• Make sure to keep your elbow in the same location. Keep your arm close to your body. 
  • Squeeze the triceps at the top. Try to hold the weight still for a moment. 
  • Lower the kettlebell back down to the starting position. Lower the weight in a controlled manner. 

4. Skull Crusher

With a name like this, you might be a little worried. The names comes from the fact that you could hit your head with the weight if you’re not careful. However, this mostly applies if you use a barbell. With a kettlebell, it’s pretty easy to avoid. 

Setup:

  • Lay down on the floor or a bench with the feet flat on the floor. 
  • Grab one kettlebell with both hands, thumbs pointing down while the weighted end rests on your chest. 
  • Push up the kettlebell until your elbows are extended and arms are vertical. The weighted end should point towards your head.  

Exercise: 

  • Bend at the elbow and let the weight go behind your head until it almost touches the floor. 
  • Squeeze the triceps until the weight is back in the starting position. 

Tip: your elbows should stay in the same position as much as possible. However, to avoid hitting your head with the weight, you might have to change the angle of your upper arms a little bit. Find the right angle for your upper arms to clear your head and then keep your elbows in the same position. 

5. Kettlebell Bench Press

The bench press is one of the most popular exercises in any gym. To do a ‘real’ barbell bench press you need more equipment than a kettlebell but we can adapt the exercise as to make a similar movement with a kettlebell. 

The kettlebell bench press doesn’t only target the triceps but also the pecs. Unless you really want to isolate the triceps that’s not a bad thing. The triceps and pecs usually work together in daily life (any pushing movement) so training them together is a good thing. 

Setup:

  • Lay down on the floor. Keep a bend in the knees and foot flat on the floor.
  • Grab one kettlebell with both hands palms facing each other. 
  • Rest the kettlebell below the chest on the bottom of the rib cage.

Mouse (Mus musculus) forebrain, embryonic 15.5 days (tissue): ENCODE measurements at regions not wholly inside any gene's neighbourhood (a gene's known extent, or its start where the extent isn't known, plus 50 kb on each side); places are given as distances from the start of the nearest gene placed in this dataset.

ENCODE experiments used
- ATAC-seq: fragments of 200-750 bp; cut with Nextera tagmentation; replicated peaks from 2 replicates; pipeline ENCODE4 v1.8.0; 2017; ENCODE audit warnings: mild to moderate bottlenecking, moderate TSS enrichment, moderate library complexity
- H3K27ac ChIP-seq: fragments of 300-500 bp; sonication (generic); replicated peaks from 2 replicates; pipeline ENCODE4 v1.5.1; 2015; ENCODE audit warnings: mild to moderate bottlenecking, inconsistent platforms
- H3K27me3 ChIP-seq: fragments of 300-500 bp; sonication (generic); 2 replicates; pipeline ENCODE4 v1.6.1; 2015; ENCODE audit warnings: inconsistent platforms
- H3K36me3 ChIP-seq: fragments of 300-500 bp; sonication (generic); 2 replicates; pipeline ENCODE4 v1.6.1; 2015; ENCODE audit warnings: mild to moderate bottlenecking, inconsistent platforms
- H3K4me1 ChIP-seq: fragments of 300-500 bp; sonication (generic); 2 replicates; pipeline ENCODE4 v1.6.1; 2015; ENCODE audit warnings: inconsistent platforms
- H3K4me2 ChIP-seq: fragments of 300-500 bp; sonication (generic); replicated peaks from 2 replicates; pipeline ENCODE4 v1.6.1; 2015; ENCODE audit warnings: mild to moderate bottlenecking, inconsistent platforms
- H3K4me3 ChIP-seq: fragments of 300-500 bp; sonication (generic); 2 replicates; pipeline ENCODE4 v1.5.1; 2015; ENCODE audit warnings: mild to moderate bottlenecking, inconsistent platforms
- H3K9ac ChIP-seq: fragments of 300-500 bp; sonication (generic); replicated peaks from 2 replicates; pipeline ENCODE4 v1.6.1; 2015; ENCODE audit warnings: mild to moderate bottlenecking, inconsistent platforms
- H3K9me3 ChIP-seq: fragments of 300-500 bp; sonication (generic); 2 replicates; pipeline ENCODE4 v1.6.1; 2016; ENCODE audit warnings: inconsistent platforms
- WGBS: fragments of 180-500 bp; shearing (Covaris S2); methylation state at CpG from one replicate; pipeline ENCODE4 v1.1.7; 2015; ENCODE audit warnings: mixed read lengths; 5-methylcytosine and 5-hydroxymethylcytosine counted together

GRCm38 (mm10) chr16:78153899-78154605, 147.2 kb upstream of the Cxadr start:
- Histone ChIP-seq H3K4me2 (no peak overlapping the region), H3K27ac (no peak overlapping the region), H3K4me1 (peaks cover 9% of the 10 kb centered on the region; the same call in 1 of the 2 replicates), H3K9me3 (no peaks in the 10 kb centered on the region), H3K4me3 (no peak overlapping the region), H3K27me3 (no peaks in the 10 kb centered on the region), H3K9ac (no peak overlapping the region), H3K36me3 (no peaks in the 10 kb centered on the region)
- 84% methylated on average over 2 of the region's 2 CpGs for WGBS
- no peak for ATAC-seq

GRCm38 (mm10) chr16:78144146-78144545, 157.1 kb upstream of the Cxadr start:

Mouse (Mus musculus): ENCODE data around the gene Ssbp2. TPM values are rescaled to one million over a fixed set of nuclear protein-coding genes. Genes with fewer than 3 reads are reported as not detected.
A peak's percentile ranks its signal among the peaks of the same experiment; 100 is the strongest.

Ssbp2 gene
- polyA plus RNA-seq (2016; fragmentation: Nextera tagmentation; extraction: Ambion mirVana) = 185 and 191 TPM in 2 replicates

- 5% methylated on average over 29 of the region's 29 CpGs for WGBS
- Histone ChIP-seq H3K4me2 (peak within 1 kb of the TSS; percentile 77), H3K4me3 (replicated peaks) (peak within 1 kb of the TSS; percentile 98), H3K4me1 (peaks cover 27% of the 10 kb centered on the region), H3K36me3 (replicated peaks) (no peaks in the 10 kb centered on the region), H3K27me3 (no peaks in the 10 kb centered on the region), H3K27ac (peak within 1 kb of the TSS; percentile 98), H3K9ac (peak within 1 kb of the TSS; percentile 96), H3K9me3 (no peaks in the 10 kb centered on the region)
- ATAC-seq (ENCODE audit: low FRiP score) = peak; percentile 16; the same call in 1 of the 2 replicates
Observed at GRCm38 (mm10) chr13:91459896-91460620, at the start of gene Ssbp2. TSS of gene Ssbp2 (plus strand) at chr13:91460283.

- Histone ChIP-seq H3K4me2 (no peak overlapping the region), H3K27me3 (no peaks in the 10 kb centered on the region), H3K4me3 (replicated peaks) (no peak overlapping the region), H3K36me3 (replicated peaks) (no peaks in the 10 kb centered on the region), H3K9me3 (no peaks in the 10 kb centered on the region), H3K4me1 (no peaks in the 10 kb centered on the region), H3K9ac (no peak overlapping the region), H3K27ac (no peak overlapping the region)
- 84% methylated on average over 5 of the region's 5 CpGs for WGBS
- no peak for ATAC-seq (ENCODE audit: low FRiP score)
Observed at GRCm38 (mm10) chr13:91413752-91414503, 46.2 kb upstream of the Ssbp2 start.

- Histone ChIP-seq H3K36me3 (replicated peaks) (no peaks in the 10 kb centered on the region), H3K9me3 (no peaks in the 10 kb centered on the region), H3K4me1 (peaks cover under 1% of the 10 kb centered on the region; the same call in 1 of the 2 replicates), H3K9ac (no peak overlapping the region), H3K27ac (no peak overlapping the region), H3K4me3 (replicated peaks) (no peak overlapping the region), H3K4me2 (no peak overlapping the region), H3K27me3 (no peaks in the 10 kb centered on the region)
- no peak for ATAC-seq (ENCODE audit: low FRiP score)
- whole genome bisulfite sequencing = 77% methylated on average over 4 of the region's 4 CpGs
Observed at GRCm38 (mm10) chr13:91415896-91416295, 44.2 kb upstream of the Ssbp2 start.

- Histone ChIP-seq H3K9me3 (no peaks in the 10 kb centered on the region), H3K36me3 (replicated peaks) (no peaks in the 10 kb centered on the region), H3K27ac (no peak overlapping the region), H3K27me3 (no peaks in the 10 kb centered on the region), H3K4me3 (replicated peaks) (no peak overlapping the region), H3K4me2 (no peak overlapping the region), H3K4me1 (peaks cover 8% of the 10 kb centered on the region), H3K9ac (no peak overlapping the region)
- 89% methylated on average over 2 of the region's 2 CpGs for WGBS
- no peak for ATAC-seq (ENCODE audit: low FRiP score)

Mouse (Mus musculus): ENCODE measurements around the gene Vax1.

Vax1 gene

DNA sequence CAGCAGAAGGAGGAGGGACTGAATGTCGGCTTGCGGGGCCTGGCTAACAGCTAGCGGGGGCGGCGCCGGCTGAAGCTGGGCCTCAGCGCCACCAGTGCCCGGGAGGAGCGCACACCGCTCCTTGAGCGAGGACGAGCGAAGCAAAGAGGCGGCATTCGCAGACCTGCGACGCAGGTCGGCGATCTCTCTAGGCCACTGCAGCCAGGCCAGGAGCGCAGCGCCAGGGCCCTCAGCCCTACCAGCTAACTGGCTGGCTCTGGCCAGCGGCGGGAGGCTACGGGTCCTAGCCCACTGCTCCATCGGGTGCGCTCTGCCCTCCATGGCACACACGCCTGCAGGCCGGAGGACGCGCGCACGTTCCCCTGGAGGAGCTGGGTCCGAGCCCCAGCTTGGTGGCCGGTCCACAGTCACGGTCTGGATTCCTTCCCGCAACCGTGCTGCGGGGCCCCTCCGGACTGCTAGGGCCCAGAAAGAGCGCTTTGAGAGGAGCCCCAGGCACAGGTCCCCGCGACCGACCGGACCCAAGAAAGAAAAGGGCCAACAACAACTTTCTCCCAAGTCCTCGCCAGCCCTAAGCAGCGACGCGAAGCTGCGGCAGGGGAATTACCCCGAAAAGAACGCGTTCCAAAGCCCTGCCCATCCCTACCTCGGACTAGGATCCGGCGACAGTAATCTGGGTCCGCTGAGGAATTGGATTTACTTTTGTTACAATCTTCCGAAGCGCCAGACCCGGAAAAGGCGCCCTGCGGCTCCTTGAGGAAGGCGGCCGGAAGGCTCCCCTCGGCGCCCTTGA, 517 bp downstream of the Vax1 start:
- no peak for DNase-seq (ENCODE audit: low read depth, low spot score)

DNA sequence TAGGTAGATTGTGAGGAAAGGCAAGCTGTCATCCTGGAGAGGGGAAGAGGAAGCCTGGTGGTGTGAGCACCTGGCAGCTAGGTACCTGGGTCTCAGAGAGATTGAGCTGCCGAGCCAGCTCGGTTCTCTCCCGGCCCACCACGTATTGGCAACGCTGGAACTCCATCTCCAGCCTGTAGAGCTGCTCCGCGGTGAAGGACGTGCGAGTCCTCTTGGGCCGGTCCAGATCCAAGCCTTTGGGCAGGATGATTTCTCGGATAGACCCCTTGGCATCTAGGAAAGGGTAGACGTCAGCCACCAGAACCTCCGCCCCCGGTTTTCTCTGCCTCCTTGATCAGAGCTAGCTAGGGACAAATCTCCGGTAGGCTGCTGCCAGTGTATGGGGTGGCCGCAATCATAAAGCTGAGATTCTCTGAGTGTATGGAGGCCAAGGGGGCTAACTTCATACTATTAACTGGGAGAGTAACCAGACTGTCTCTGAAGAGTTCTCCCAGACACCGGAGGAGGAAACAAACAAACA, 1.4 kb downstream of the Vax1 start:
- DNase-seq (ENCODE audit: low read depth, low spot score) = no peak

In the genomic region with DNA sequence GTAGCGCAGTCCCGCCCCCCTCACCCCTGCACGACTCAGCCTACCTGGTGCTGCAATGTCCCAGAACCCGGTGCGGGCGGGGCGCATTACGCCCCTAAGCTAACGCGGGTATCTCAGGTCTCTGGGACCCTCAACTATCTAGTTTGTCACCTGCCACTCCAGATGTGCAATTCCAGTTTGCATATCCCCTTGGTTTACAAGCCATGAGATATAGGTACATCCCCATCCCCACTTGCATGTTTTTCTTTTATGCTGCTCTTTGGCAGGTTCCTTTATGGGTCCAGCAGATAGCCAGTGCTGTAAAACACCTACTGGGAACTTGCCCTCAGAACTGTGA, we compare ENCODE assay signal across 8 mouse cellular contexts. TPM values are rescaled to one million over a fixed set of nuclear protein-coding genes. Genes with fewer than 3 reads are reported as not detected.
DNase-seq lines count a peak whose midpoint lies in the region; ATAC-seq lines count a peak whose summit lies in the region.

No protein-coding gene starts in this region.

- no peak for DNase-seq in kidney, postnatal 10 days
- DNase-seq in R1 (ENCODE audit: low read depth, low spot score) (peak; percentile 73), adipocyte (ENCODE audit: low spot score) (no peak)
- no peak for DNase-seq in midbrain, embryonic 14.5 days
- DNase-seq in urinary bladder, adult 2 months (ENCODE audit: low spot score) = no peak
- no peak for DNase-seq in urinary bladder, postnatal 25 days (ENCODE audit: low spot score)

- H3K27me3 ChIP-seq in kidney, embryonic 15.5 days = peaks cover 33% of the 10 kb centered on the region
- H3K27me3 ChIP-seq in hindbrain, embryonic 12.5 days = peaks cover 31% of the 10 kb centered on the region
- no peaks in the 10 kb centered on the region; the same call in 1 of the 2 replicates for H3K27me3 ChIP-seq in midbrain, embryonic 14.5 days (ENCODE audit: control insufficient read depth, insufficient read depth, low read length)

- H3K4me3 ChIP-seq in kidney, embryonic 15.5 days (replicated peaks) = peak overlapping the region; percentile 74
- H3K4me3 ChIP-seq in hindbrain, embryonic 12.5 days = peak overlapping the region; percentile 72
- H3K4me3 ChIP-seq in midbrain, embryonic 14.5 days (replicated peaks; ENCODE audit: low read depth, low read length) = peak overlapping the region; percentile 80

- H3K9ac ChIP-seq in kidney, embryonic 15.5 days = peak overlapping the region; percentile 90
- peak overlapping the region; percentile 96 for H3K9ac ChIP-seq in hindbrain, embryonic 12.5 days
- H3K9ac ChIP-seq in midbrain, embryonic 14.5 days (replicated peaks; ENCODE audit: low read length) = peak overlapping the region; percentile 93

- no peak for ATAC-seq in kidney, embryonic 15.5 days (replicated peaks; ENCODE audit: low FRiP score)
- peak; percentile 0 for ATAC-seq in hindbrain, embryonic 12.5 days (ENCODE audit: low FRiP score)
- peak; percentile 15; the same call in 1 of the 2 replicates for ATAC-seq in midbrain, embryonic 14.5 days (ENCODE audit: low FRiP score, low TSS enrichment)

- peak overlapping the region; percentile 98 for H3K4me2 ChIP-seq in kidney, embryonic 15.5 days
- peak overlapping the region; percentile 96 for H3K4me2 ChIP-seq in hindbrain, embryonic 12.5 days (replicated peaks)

Exercise:

  • Push the kettlebell up until the elbows are extended and the kettlebell is over the chest. Squeeze both the triceps and pecs to do this. 
  • Slowly return to the starting position. Let the kettlebell touch your ribcage on every repetition but be careful not to slam it into your body. 

Do You Have To Do All 5 Exercises Every Time?

The exercises above are the best five in my opinion. They target the triceps and many surrounding muscles the best way that is beneficial for growth and athleticism. That doesn’t say anything about if you should do them and if you should do them all. 

Suggested: 5 Best Kettlebell Exercises For Biceps

The exercises in the list above are just options you can use in your workouts. Kettlebells are great for full body workouts and most people don’t use kettlebells to just train one muscle. If you want to focus on training your triceps specifically, adding one or two exercises from the list above to your routine will increase their strength, size and endurance over time. 

It’s not necessary to do all of these 5 exercises every workout to get stronger and/or bigger biceps. Adding one or two on top of your normal routine will be fine. If you want to do a dedicated triceps workout, 3 of the exercises above is probably enough, especially if you combine it with some bodyweight exercises like push-ups. 

Also, it’s good to keep some variety in reserve. Varying exercises every few months gives your muscles a stronger training impulse. That means by switching exercises in and out you can optimize your muscle and strength increases. So if you pick one tricep exercise to do every workout, in three months you can change it out for another one on the list. This way the muscles get trained in slightly different ways every time and which leads to your body getting stronger in different ways.